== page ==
Arid environments exist in a delicate balance. Limited water and simplified ecosystems that respond quickly and disastrously to small changes puts these sensitive environments at the extreme edge of sustainability. In arid environments, as on our freeways, one wrong turn can drive one weeks, months or years away from a desired destination, especially when these wrong turns occur in the realm of policy and planning. This second issue, that we have informally called the ‘anti-utopia’ issue, is a collection of articles and works addressing some of our system’s breakdowns.
For instance, Marina Zurkow’s critical design project, Gila 2.0 looks at the conflicts between ranchers and the endangered apex species, the Mexican Grey Wolf, by creating absurd solutions that serve to highlight prevailing and deeply ingrained metaphorical misunderstandings. The humor present in her work attempts to open a dialogue between various competing interests.
The omnipresent utopian architectural imaginaries in the American Southwest are ironically seen breaking down in conversation with architectural designer John R. Donalds on the site of Paolo Soleri’s opus, Arcosanti.
Siobhan Arnold’s essay concerning her father’s extensive photographic desert work in remote environments continues with this theme. Cotten conducted much of his photographic practice in hinterland locations found throughout the arid Southwest where he explored and documented remnants of clandestine military operations and ‘gearhead’ subcultures found at the Bonneville Salt Flats along the Nevada/Utah border. Cotton’s site-specific experiments and collaborative installations with colleagues and students, known as Desert Test Sites—laid a conceptual framework for the HDTS developed by his former student, Andrea Zittel.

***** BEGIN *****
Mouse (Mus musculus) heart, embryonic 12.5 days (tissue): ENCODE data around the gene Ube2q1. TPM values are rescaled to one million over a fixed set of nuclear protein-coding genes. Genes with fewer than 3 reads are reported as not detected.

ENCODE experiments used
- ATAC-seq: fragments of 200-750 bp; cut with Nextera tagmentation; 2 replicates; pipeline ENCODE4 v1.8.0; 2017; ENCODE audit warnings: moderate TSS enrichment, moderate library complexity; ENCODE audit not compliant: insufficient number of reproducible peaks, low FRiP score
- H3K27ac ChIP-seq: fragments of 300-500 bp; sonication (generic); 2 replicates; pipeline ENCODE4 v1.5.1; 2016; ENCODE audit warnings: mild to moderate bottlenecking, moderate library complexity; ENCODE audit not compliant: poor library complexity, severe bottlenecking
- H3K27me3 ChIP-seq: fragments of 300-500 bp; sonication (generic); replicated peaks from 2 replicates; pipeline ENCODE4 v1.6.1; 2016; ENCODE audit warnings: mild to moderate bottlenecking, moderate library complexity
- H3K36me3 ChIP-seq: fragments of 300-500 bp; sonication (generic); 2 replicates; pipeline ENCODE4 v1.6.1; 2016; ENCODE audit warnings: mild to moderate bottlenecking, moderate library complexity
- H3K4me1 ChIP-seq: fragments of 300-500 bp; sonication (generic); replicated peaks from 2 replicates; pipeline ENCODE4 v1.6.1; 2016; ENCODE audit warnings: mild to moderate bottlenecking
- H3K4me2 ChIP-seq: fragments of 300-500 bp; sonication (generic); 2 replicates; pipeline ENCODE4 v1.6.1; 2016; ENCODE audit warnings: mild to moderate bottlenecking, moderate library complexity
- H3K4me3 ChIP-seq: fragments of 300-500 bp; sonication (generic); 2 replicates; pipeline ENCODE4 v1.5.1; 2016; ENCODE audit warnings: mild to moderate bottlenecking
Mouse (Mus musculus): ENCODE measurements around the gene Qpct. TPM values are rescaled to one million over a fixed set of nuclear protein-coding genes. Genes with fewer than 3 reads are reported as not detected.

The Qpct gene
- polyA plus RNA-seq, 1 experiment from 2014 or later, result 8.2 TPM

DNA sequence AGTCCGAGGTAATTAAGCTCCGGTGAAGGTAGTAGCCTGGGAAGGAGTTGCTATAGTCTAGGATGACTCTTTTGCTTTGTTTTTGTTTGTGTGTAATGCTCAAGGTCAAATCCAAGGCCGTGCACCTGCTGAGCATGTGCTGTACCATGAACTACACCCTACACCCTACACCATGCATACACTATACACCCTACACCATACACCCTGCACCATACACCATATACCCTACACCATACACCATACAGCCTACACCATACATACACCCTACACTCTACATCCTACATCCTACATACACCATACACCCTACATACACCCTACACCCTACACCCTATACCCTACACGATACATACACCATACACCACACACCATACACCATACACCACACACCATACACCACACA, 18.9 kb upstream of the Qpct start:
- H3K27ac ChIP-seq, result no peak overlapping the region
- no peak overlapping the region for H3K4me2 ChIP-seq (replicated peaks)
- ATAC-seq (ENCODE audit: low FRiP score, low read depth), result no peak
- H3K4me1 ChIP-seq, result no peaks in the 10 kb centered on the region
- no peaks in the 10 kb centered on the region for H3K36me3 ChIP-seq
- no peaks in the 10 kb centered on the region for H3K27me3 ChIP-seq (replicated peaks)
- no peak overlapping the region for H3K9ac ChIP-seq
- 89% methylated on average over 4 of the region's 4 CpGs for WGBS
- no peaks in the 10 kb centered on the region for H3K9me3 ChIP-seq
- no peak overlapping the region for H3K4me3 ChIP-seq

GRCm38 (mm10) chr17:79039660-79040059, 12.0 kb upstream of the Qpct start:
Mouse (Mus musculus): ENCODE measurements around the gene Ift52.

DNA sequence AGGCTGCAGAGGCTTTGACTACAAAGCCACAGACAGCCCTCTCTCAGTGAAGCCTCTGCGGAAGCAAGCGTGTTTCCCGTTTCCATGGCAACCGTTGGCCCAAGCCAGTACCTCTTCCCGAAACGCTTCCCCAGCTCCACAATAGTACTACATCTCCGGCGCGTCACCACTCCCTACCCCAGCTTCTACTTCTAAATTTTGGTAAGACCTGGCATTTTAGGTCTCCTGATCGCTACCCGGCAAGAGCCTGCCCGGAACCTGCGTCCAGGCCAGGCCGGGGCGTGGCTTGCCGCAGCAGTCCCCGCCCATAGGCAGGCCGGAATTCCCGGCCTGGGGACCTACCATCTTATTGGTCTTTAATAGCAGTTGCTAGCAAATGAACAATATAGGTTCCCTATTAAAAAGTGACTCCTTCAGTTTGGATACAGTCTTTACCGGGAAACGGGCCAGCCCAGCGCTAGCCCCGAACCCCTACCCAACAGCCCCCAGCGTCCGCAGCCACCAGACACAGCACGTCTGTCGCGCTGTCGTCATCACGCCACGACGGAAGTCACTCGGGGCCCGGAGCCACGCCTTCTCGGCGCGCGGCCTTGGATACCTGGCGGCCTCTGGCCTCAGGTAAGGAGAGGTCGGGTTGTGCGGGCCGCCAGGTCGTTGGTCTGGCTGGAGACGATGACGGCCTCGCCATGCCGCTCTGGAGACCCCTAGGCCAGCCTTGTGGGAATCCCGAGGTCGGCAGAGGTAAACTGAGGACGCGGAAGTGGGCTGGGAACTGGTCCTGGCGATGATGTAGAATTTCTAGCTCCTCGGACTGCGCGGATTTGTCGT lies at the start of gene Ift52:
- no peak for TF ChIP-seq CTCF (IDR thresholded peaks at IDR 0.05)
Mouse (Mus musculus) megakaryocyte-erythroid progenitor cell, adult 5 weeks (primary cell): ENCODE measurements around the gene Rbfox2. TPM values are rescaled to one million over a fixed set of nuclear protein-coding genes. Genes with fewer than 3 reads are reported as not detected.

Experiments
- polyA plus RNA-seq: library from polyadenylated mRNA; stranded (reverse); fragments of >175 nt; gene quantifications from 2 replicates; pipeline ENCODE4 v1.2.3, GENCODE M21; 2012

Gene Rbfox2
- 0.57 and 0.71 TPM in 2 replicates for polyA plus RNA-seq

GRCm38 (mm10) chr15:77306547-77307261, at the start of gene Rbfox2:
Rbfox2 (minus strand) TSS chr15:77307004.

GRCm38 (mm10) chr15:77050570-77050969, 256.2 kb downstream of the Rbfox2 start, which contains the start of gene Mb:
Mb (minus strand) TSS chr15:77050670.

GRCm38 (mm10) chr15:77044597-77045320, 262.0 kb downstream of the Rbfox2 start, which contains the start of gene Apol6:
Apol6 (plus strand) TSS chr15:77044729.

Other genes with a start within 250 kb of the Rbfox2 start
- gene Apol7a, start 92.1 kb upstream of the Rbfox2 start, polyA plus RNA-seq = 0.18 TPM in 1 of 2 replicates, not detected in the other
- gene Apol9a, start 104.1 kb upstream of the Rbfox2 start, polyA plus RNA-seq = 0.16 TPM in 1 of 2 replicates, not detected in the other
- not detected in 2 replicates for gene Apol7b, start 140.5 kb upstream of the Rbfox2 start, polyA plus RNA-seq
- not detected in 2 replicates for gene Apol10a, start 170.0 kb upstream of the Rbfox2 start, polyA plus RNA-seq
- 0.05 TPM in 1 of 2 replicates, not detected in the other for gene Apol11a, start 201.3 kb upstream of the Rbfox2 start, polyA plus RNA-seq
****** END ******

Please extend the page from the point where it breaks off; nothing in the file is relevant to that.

Water, or the lack of, appears again and again throughout this issue. Several comprehensive photographic projects focusing on regional water issues are included. Sant Khalsa’s installation project, Western Waters documents the ubiquitous water purifying stations found in strip malls throughout the southwestern United States. Catherine Ann Somerville Venart discusses innovative water resource management practices in the Atacama Desert region of northern Chile.
This focus on water will be continued in depth in our upcoming Fall 2013 issue that will investigate and explore the controversial and often contentious social, political and environmental history of the Los Angeles Aqueduct water conveyance system, which this year celebrates its 100th anniversary. ARID will post in the coming months further information on this commissioned issue. We hope you enjoy our second offering.